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Success of Hitlers economic and social policy

As with all authoritarian single-party states, Hitlers regime frequently adapted

ideology to better fit the necessities of policy. With the knowledge that Nazi
Germany, like all other single-party states was founded in a state of crisis and
maintained through the constant societal pressure to expand and reclaim what
was argued to be Teutonic territory, the faade of NSDAP social ideology began to
wear away as realistic problems arose problems surrounding social unrest,
economic tensions and the gradual weariness of war.
In order to govern society effectively, the Nazi Party had to ensure that the public
believed they were acting in accordance with their ideology but also that they were
working for net societal benefit. Hitlers internal policies can be argued to be in
parallel to many of the ideas utilised by similar dictators such as Mao and Stalin.
Despite the perceived differences between such single-party states and
conventional society, many of the problems encountered by these nations were
similar or the same as those found throughout modern societies today. As such, this
essay will examine the success or lack of success of Hitlers homeland policies
categorised into three key areas of social, political and economic issues.
Hitler faced a large number of different issues before and during his rule over
Germany, issues that had to be rectified in order to maintain stability and engender
trust in the German populace. A critical issue that had to be first confronted was to
do with the economy after the 1929 Wall Street crash, Germanys economic status
was in peril and the nation was in no state to seize the military objectives that it had
promised to take. The economy was unfit for any serious war-faring and it would
take some significant financial boosting to turn Germany into a modern fighting
country. Additionally, unemployment peaked at 31% in the early 1930s, causing
further social fallout and increased anti-government sentiment. The nation would
soon sink beneath its own debt and bankruptcy Hitlers regime had to solve that
before any national stability could be established.
Another primary issue was political conflict with the Catholic and Protestant
churches. The contrast between the exclusive and elitist Social Darwinist society as
imagined by the NSDAP and the classically utopian and multicultural Christianity
established by the churches would become more and more significant as Hitlers
race policies evolved to become radical. Notably, the involuntary euthanasia
program known as Aktion T4 was massively opposed by religious fronts within
Germany, causing publically-adored Bishop Galen to start open rebellion against the
Hitler regime. Opinion was divided in society as to the moral standing of the Nazi
Party; the Nazis were nominally a Christian organisation but grew increasingly at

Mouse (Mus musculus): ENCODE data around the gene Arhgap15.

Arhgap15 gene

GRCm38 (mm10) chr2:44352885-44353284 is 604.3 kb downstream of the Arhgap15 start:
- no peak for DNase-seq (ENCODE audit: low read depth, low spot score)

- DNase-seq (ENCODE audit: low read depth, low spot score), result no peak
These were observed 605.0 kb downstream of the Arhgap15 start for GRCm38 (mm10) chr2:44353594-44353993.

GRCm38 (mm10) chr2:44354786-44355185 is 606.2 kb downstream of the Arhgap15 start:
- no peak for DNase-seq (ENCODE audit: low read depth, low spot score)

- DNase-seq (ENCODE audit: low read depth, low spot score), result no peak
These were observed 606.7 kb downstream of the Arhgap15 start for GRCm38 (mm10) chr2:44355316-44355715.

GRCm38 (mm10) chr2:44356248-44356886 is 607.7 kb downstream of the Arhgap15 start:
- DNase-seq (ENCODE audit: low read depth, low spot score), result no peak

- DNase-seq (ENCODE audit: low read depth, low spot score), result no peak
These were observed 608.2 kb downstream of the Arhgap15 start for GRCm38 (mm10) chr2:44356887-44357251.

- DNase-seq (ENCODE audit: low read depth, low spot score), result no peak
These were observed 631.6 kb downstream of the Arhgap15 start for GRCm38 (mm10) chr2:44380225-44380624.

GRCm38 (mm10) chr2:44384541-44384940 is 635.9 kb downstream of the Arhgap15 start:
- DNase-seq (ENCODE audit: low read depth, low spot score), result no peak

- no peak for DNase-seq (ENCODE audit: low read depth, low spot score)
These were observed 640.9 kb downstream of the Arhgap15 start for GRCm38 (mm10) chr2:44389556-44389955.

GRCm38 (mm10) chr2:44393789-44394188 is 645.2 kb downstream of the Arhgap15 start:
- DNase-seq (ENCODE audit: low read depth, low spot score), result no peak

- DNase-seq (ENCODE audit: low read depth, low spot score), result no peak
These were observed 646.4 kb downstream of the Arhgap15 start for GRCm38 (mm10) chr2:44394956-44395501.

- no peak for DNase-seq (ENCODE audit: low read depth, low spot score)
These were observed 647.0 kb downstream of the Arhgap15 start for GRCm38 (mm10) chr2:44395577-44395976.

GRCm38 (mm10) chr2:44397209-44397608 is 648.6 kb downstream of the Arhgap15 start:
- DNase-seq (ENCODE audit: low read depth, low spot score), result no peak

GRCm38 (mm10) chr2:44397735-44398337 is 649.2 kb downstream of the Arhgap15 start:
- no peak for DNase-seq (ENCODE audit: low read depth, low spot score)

odds with the Church as they strived to undermine its sectarian influence over the
Finally, one of Hitlers social obstacles was the practical aspect of racial segregation.
As the NSDAP publically stated that it would purify the German nation of minorities
and untermensch it had to oppress undesirables whilst maintaining the public
faade of a beneficial and benevolent government. The Nazis needed a way to
tighten the pressure on Jews and other non-Germans without open violence or
threats; any alternatives would have frightened the native German populace and
perhaps led to widespread mistrust of the government.

Hitlers regime confronted all of these issues over the course of the 1930s and into
the early 40s. Much of the financial trouble was dealt directly with by Hermann
Goering, who led the Four Year Plan which aimed for self-sufficiency. This was an
ambitious economic plan which revolved around re-armament and re-establishment
of conscription, defying the Treaty of Versailles but creating hundreds of thousands
of new jobs across Germany. The Four Year Plan also built up the Autobahn network
of Germany which was both a boon for civilian life and designed for easy
mobilisation of troops. Automobile production was set up to generate profit, while
Germany stopped paying back its war reparations completely, causing cessation of
debt accumulation. These policies were regarded by the civilian populace as highly
desirable and helped to secure public support of the regime. An added benefit was
that these policies were very much in line with Hitlers German nationalist rhetoric
as they could be seen as an open defiance of the Allies and a pan-German
movement to re-establish order in a slowly collapsing country. This was a reasonably
successful venture that allowed Nazi Germany to stand on its own and remain selfsufficient.
Hitler can be said to have abandoned various elements of his conservative and
traditional German nationalist ideology through the inconsistent treatment of
women in his policies. As he was heavily right-wing Hitler argued that women
should be bearers of children and caregivers, returning to more traditional views. He
famously summed up his perception of women with the tripling kuche, kirche,
kinder or children, kitchen and church he wished for women to remain at home,
provide for the family and create more Aryan offspring to populate the land that
Hitler would soon obtain through the Liebensraum doctrine, legitimising this
diminutive view of women with traditionalist interpretations of the Bible. However,
as the war dragged on and thousands and thousands of young men and boys were
dying on the Western and Eastern Fronts every day, the Nazi Party realised that a
workforce composed solely of men would soon become inefficient due to rapidly
depleting troop numbers. As such, women were then compelled to work as factory
workers, producing munitions and vehicles for the war effort. This can be argued to